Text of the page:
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Smaller firms call for support measures over cut in working hours

All Headlines 17:04 March 08, 2018

SEOUL, March 8 (Yonhap) -- Smaller firms on Thursday demanded the government come up with measures to cope with the recent decision to reduce maximum working hours in the country to improve the living and working conditions of laborers.

Last week, the unicameral parliament approved a revision to the Labor Standards Act, reducing the maximum statutory working hours to 52 hours a week from the current 68 hours.

During a conference held by the Korea Federation of Small and Medium-sized Enterprises, the association introduced a report suggesting ways to cushion possible impacts from the revision, including subsidies to overcome shortages in manpower.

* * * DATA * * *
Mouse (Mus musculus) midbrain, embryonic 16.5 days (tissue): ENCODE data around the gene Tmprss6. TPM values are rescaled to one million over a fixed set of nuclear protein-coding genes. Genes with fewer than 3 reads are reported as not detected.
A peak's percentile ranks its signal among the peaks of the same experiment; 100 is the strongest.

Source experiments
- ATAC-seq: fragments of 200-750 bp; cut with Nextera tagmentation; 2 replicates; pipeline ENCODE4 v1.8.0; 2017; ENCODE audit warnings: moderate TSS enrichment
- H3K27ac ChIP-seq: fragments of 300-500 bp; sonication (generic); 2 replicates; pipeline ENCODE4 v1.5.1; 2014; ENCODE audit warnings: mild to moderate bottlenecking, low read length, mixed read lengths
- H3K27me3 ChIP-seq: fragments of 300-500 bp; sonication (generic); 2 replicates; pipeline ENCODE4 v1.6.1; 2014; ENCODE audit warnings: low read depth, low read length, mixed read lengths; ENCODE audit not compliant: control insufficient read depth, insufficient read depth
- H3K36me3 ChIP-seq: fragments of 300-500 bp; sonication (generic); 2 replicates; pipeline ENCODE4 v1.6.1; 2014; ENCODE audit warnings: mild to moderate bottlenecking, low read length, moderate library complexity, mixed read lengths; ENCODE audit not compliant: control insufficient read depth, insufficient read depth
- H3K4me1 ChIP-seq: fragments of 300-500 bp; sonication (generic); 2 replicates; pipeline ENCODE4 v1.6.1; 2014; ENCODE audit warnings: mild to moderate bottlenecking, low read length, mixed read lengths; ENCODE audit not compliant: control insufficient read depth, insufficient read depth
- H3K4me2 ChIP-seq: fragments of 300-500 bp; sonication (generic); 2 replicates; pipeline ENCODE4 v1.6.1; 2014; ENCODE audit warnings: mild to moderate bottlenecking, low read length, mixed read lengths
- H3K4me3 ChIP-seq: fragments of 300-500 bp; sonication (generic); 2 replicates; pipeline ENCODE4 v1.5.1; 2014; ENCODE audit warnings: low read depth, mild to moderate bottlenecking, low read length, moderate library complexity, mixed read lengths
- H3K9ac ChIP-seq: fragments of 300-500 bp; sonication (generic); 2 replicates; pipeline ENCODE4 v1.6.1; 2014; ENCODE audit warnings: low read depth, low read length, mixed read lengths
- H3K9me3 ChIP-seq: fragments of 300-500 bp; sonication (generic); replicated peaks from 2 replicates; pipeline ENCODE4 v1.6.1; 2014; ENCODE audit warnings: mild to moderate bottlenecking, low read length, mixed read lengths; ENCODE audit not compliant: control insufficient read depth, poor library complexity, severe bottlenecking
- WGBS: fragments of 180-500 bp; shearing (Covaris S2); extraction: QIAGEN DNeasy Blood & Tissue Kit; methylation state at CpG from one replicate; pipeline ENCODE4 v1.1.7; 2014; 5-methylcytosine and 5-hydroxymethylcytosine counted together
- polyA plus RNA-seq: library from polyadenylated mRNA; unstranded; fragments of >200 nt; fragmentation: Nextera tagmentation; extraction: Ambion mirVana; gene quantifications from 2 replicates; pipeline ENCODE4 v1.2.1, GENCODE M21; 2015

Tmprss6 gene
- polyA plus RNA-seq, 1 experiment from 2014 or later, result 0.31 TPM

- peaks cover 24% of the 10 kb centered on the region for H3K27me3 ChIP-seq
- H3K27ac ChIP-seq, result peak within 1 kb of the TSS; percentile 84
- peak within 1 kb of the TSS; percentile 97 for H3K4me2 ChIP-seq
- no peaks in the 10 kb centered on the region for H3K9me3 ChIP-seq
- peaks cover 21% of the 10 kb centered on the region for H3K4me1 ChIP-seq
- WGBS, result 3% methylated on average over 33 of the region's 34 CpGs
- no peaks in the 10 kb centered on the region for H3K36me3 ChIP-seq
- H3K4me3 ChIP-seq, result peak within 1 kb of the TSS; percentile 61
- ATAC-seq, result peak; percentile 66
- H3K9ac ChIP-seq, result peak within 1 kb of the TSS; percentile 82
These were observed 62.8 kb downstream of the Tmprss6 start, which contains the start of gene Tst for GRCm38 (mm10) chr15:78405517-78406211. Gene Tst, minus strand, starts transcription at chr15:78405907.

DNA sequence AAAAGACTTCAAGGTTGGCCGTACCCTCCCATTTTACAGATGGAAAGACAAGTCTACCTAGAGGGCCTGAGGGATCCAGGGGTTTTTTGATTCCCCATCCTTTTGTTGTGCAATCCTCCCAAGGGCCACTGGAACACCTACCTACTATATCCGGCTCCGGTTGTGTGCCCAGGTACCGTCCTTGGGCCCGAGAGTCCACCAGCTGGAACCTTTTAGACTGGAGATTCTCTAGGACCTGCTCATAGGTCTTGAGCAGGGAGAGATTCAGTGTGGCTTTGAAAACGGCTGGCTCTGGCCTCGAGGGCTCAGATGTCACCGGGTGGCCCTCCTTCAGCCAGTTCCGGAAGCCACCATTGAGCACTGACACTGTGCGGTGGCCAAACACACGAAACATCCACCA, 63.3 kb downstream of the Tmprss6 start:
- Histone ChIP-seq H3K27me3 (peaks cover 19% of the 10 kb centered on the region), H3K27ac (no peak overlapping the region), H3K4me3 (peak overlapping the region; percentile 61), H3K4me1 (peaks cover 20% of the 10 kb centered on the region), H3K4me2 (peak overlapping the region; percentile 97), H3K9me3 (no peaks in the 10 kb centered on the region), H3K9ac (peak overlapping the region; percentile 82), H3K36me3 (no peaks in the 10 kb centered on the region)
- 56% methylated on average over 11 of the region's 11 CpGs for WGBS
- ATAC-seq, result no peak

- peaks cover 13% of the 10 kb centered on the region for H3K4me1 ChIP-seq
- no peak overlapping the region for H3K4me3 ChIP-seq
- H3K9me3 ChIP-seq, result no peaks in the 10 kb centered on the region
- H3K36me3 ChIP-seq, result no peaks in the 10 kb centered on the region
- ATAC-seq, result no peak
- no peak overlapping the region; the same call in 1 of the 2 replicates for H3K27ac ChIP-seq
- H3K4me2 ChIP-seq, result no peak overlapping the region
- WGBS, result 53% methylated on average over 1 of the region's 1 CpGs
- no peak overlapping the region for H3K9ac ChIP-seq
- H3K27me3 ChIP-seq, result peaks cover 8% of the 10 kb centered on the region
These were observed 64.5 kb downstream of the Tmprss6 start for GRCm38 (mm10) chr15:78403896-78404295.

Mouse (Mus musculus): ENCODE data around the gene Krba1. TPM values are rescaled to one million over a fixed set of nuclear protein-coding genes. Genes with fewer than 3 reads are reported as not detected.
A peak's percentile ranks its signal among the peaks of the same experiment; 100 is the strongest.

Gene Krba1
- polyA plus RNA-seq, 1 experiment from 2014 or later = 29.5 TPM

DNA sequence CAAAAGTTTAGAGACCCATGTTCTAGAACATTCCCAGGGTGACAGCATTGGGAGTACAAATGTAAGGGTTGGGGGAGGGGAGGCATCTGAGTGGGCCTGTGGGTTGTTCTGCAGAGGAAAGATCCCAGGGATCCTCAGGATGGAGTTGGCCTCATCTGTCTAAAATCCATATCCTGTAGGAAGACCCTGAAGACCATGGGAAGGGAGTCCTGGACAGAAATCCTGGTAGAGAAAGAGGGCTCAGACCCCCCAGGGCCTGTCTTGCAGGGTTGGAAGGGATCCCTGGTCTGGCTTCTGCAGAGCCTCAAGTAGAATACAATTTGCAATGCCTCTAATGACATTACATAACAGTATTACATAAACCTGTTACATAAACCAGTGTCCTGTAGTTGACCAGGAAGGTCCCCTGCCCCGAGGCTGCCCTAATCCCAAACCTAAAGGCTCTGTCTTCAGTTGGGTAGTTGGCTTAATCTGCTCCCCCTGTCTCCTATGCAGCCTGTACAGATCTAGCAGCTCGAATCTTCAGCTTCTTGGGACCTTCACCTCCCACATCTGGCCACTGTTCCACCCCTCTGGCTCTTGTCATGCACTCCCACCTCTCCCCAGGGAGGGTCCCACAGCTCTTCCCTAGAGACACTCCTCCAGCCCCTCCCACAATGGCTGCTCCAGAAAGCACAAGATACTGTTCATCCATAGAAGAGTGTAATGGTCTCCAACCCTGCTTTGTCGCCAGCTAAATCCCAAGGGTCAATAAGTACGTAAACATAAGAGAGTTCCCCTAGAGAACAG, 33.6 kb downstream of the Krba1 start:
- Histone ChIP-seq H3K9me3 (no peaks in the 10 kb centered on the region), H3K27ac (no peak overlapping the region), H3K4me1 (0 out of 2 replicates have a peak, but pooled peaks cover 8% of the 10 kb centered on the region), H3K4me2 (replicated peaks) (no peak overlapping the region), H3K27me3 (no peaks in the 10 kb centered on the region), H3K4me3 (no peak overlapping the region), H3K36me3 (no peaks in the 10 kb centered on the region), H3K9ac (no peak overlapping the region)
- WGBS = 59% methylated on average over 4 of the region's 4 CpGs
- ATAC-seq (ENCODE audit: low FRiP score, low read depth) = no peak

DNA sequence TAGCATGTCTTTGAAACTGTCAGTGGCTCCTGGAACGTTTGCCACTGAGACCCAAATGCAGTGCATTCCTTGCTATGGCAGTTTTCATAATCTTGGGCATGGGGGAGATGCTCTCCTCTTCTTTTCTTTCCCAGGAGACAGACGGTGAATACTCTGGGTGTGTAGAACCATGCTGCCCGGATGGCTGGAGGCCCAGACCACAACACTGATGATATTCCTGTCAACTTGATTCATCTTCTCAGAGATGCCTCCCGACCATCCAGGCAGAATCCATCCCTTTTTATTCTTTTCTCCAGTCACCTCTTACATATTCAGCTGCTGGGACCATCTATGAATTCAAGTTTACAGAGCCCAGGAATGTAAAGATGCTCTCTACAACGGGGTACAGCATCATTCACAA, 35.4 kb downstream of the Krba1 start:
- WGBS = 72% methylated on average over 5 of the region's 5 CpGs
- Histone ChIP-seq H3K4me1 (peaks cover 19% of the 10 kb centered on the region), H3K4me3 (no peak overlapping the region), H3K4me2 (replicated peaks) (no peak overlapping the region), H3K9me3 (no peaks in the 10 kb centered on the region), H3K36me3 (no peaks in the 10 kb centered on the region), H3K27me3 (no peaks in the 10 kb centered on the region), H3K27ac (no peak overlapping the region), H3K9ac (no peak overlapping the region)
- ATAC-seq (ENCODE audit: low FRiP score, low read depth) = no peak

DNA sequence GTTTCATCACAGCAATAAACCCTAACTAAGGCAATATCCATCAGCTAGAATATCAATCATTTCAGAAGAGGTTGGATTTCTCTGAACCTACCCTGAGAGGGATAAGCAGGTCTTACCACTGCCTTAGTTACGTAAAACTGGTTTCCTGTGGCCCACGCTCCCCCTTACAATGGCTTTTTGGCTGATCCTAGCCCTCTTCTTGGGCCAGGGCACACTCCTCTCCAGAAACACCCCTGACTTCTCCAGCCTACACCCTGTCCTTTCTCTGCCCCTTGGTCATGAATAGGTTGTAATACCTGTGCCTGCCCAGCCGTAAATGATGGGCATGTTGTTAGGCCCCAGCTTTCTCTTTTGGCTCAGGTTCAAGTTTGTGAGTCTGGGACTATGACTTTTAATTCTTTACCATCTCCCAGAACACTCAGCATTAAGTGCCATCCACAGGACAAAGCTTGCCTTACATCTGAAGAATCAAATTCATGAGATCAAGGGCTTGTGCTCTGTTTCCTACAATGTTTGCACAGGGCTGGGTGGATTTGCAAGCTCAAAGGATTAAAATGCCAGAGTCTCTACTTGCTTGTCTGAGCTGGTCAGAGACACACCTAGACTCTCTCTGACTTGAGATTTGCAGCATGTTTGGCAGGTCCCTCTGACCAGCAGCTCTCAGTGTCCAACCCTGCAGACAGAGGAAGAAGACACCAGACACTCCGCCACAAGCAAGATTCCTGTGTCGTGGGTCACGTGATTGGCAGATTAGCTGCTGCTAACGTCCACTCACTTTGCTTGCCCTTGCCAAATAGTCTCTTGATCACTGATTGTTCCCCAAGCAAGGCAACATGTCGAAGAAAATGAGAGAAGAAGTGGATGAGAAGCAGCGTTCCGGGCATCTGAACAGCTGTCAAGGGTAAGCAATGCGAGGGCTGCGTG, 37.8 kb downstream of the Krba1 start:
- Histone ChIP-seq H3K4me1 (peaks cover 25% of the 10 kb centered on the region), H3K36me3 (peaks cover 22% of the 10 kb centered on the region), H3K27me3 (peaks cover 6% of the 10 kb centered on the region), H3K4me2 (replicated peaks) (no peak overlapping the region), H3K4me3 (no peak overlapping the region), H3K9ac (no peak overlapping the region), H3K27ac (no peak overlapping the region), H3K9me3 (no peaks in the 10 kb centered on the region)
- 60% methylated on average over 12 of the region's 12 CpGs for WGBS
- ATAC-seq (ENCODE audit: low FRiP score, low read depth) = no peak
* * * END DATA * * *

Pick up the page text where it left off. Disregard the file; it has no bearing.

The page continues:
It also said the government should provide various financial benefits, including a deduction in social insurance fees, for workers who will be hit by a decline in real wages.

President Moon Jae-in said earlier this week the revision is a "valuable opportunity" to expand the number of jobs as the cut in working hours can lead to job sharing.

Each South Korean worked 2,069 hours on average in 2016, the second highest among member countries of the Organization for Economic Cooperation and Development (OECD). Mexico ranked first in terms of longest working hours.

The revised law will be applied to companies with 300 or more workers from July 1, while firms with 50 to 299 workers and those with five to 49 workers will be subject to the new rule starting Jan. 1, 2020, and July 1, 2021, respectively.

This photo provided by the Korea Federation of Small and Medium-sized Enterprises shows participants at a meeting in Seoul on March 8, 2018, to discuss measures to cope with the decision to reduce maximum working hours in the country. (Yonhap)


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